The National Labor Relations Board (NLRB) has been nonfunctional since January. But even if President Obama's current slate of nominees are approved by the Senate, the issues surrounding its limbo are going to be around for a while, despite the Senate Labor Committee's approval of all five nominations on May 22. Back in February, Obama re-nominated two members, Sharon Block and Richard Griffin, both of whose recess tenure had been declared unconstitutional by an appeals court weeks earlier. In April, the president named three more persons to round out the five-member board - Harry I. Johnson III, Philip Miscimarra and Mark Pearce.
If you were going to run a pilot project that deploys charging stations in a network to enhance the use of electric vehicles, what kind of establishments would you locate them at? Whose customers might be most interested in that amenity?
Certainly Starbucks comes to mind, as might sustainability-crazy Walmart – but how about Cracker Barrel?
The decision last month by the National Labor Relations Board (NLRB) to side with a union trying to block Boeing Co. from operating in South Carolina has entered a new stage: the U.S. Senate. And the implications extend far beyond South Carolina. Last week, on May 12, Senators Jim DeMint, R-S.C., Lindsey Graham, R-S.C., and Lamar Alexander, R-Tenn., introduced a bill, the Job Protection Act (S. 964), to bar the board from overriding an employer's decision to site a facility in a particular state. The measure, which has at least 34 co-sponsors, is a rebuke to NLRB Acting General Counsel Lafe Solomon's complaint against Boeing on April 20 that the company had acted unfairly against the International Association of Machinists and Aerospace Workers (IAM) in opening a facility near Charleston, S.C. to build its planned "787 Dreamliner" jet.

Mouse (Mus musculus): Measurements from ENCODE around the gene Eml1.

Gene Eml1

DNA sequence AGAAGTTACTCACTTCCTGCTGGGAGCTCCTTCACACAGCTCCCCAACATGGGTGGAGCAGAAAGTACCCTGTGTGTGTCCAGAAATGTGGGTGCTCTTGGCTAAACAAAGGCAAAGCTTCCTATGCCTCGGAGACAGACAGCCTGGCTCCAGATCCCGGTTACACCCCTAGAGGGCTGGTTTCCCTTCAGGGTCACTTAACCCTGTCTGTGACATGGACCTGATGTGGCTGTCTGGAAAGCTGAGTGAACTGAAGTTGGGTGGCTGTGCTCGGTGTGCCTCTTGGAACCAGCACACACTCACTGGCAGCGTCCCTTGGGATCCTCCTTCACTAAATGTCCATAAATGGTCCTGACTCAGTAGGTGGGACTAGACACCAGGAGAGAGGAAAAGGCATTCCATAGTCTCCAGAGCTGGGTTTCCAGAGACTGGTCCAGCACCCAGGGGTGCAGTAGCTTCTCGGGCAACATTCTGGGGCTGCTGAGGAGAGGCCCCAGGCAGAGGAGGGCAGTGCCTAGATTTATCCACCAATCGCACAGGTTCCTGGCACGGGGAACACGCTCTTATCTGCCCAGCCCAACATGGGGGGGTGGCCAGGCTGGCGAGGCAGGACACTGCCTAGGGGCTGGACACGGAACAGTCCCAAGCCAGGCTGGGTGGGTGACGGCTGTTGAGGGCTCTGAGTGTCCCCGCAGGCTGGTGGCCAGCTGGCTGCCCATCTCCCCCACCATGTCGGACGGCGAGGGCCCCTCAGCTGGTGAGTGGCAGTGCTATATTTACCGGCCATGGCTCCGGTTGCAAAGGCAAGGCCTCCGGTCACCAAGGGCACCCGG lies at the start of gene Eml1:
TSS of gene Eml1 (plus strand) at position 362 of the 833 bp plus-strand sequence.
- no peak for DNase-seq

America's colleges and universities might not qualify as bailout material, but the nation should get ready for what amounts to massive federal government intrusion into higher education financing. Legislation signed March 30 by President Barack Obama practically seals the deal. And despite the administration's claims to the contrary, taxpayers may find the transition exceedingly expensive. The measure, tacked onto the health care overhaul, requires that campuses using the prevailing system - federally-guaranteed private-sector lending - must move to federal direct lending. The U.S. Department of Education would serve as loan originator, though with a likelihood of contracting with banks to perform servicing.